Orly, ready for boarding
by Bénédicte Prot
The press screening of Angela Schanelek’s Orly [+see also:
film profile], presented in the Forum section at the Berlinale, was as crowded as the Parisian airport of its title, which the film practically never leaves. Orly is indeed a French/German co-production produced by the director of Afternoon through her company Nachmittagfilm, in collaboration with Ringel Filmproduktion and France’s La Vie est Belle Films. She has also cast mainly French actors, including Natacha Régnier and Bruno Todeschini.
Very quickly, Schanelek focuses her camera on a few characters within the crowd, as if chosen at random, who suddenly appear clearly. We get to know a mother and son who are in the mood for confiding in each other, quite naturally; we witness the lively and highly personal conversation between two strangers who, in the end, are no longer strangers; we follow a solitary young girl, a dull stewardess, and a German couple, without the camera bestowing an equal amount of attention on all of them. The choice seems to be arbitrary.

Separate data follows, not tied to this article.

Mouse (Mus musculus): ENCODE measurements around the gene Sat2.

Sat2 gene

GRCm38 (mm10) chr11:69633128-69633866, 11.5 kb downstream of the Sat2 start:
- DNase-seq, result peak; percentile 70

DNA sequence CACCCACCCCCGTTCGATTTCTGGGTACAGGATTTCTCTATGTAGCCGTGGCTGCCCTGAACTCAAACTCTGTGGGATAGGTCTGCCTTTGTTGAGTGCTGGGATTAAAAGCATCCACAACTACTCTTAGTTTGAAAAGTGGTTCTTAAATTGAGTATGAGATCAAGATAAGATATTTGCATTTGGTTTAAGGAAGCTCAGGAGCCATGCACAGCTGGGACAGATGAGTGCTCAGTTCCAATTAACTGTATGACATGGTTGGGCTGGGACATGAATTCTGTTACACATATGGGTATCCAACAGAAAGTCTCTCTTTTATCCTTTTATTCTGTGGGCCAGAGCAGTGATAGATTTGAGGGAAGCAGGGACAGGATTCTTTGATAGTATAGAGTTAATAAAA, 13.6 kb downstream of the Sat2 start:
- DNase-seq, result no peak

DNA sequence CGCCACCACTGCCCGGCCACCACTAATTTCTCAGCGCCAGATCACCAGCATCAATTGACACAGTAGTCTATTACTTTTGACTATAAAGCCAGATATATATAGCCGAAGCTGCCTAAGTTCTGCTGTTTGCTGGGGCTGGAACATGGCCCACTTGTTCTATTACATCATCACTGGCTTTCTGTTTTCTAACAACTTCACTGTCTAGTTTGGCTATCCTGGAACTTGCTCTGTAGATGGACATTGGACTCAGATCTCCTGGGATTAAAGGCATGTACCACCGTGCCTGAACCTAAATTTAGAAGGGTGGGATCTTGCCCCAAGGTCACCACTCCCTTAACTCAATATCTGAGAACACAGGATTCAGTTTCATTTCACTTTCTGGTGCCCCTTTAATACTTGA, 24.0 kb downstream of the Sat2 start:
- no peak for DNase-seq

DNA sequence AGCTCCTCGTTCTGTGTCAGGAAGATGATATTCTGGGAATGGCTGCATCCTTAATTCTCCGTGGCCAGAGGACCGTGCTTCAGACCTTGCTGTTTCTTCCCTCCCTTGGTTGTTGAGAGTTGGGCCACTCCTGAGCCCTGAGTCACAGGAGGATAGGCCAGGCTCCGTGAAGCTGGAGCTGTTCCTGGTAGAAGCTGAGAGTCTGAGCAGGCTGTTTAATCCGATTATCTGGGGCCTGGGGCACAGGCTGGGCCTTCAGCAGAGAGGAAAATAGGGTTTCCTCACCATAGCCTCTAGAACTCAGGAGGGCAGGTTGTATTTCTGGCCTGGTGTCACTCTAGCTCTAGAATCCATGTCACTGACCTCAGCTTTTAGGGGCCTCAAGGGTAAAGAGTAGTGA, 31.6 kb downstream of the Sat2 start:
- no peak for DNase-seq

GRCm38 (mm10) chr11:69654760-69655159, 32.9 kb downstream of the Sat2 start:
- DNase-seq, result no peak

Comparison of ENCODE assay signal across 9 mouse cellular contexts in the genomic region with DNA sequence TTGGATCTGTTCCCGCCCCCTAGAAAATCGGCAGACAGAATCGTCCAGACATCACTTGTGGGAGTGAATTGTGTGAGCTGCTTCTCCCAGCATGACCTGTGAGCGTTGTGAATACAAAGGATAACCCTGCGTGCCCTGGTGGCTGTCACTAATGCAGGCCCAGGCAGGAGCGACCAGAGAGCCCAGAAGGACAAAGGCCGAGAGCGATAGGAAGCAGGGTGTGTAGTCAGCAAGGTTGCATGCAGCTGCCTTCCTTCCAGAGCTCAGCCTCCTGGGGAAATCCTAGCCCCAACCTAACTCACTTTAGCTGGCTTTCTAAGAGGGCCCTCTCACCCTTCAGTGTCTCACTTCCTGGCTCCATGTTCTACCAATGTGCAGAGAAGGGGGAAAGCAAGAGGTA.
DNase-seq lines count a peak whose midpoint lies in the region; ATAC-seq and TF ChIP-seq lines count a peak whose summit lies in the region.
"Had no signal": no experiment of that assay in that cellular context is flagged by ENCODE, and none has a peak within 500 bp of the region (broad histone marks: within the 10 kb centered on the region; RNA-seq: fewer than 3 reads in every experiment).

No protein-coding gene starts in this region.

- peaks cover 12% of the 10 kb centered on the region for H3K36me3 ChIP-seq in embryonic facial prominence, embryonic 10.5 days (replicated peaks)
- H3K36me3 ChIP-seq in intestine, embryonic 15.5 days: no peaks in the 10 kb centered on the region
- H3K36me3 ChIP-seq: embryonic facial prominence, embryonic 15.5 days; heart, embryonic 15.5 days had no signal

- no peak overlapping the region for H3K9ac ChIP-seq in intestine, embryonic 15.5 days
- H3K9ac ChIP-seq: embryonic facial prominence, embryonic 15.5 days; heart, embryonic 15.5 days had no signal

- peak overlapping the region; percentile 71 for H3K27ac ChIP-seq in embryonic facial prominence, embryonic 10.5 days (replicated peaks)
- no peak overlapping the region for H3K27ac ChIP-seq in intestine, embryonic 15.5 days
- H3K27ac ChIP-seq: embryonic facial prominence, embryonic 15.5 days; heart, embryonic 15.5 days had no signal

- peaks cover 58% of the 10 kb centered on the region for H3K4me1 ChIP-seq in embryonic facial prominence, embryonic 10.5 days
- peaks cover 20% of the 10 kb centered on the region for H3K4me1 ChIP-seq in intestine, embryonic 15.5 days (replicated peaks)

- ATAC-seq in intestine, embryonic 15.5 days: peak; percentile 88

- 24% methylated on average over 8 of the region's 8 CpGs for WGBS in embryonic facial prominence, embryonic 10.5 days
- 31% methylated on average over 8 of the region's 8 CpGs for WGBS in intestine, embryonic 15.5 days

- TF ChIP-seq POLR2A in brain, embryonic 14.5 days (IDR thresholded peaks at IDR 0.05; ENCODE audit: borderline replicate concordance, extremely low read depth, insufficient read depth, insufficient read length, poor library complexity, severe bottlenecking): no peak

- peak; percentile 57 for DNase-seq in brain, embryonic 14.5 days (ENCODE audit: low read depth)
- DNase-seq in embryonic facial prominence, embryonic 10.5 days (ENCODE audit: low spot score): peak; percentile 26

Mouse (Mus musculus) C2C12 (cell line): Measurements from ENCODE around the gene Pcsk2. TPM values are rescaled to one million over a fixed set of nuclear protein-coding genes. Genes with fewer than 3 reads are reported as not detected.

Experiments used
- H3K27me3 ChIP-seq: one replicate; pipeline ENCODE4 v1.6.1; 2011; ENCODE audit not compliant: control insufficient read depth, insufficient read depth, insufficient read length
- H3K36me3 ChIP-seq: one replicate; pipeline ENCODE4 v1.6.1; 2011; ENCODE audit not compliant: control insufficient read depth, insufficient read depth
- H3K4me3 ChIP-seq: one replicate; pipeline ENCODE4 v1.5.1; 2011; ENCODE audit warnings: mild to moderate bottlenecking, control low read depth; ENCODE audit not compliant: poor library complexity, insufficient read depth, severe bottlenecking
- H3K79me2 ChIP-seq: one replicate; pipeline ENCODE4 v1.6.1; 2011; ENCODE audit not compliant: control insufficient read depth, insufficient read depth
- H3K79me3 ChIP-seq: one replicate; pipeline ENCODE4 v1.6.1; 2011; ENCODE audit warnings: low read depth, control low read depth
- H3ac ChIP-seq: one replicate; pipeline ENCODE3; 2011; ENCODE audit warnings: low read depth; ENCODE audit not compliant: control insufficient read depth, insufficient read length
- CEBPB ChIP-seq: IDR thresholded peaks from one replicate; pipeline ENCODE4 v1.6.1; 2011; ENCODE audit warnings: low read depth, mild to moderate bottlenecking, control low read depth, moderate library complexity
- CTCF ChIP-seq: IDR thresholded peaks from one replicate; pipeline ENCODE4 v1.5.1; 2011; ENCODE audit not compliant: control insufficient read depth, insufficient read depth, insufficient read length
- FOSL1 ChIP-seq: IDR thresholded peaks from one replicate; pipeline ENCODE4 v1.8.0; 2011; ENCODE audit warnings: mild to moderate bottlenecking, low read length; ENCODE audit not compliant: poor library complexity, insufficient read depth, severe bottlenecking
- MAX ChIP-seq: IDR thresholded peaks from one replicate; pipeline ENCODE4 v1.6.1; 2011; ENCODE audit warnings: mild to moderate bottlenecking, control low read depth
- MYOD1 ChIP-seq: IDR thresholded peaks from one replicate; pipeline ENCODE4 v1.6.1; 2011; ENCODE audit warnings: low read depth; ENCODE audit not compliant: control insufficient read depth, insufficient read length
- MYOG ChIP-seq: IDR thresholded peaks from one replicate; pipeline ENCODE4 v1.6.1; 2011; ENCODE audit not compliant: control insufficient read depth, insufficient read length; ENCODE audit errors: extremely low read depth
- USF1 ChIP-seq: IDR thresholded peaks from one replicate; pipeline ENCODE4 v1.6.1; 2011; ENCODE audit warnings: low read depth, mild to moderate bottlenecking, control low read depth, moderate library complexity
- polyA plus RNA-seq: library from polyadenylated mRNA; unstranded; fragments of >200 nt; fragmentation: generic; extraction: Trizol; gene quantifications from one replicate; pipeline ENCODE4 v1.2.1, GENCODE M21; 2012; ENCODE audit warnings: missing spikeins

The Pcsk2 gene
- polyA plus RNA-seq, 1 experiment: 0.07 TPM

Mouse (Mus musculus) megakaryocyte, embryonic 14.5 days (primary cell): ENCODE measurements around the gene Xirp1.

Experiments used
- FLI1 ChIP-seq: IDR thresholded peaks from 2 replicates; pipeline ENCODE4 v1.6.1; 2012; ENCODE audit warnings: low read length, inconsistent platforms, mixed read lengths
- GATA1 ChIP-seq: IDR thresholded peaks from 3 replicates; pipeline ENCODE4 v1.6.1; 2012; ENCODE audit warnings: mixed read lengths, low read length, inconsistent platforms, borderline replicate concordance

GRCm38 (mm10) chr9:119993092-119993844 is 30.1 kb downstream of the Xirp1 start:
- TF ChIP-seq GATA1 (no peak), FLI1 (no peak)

However, as is fitting in a place of waiting, where we leave something to go elsewhere, a world of possibilities where so many people cross paths, each of the protagonists experiences a small everyday epiphany, in the form of a decision, a confession, a momentary questioning, within the host of reflections (on encounters, separations, places...) and "little true-to-life events" that the film recounts.
The film, with its wandering camera, absence of music and the realism of the situations observed, offers a very believable approach that transports viewers to that airport, to the extent that we share the characters’ feeling of waiting and eagerness for departure.
(Translated from French)
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